push r1
        push r0
        in r0,__SREG__
        push r0
        clr __zero_reg__
        push r24
/* prologue: Signal */
.L__stack_usage = 4
/* epilogue start */
        pop r24
        pop r0
        out __SREG__,r0
        pop r0
        pop r1

so is saves, restores, inits zero_reg (R1) even though that's not needed, and tmp_reg (R0) is not clobbered, either.

However, I want to use a separate stack for IRQs, and this prevents me
doing so, AFAICT.

If __gcc_isr is what's getting in your way, then you can switch back to old ISR prologues by attribute "no_gccisr" for individual ISRs. If you want to disable __gcc_isr for the whole compilation unit, use option -mno-gas-isr-prologues.

I could have my interrupt call an assembler stub beforehand to switch
SP, but to do so, I must save a couple of registers to the stack. I
don't want to save them *again* in the prologue, as its wasteful and on
a hot path.

I could write code to switch stack within foo(), but this won't work,
since the gccisr prologue will come before it, which is not right either.

I can see no other gcc / binutils option that would allow me to achieve
this trick - I had hoped that I could use some sort of function
prologue, but I can't see how, and it would suffer the same problems as

Sounds like what you want is attribute "naked" for the ISR, so that gcc won't generate prologues or epilogues at all. According to the GCC documentation, only inline asm is safe in naked functions; but what you are going to do (manipulating stack) cannot be done from C/C++, anyways.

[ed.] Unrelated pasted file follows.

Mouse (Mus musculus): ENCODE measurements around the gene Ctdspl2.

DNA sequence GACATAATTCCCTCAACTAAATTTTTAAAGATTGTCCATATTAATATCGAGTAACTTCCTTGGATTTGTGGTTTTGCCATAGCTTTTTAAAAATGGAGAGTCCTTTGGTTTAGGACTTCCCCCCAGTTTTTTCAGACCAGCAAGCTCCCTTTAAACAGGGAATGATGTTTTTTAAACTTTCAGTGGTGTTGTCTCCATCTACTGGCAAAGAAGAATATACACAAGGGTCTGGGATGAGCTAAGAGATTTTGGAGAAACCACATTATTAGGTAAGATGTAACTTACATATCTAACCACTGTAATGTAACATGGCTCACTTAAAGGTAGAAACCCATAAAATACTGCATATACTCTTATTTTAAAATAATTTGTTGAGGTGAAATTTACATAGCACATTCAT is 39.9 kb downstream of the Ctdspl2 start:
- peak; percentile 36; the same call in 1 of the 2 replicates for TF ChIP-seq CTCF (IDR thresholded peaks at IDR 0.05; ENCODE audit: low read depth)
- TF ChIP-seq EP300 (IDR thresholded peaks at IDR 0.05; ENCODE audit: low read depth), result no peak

I can see that I can trivially modify binutils so that it *NEVER* emits
the code to save SREG, only the registers to push. This gets me half-way

What I need then, is a way to prepend my ISR "prologue" to foo()

In a simplistic way, I could call an assembler shim, eg.

        <my ISR prologue to save SREG>
        <switch stack>
        rjmp foo()

which would clearly work, but the rjmp could be avoided if I can place

It' not clear what you are trying to do. If, for example, an ISR should handle the scheduling, then you would write it in plain asm: Restore stack and manipulate return address so that a final RETI would jump to the point of execution of the respective task.

the code of .call_foo immediately prior to the code of foo(). I assume
the linker can be instructed to do this, but I'm at a bit of a loss as
to how right now.

It seems like being able to disable the "extra prologue" and only have
gas fix up the stack, would be a useful option.

Gas does not have the necessary information. One could assume that each mentioned register would require PUSH / POP, but that's basically what already happens, albeit the code is emit by gcc.

Documentation is sparse in this area, and if gcc has a more generic way
of doing this or if I'm barking up the wrong tree, please do mention...


Gcc attributes that influence function prologue and epilogue are:

signal, interrupt, naked, no_gccisr, OS_task, OS_main.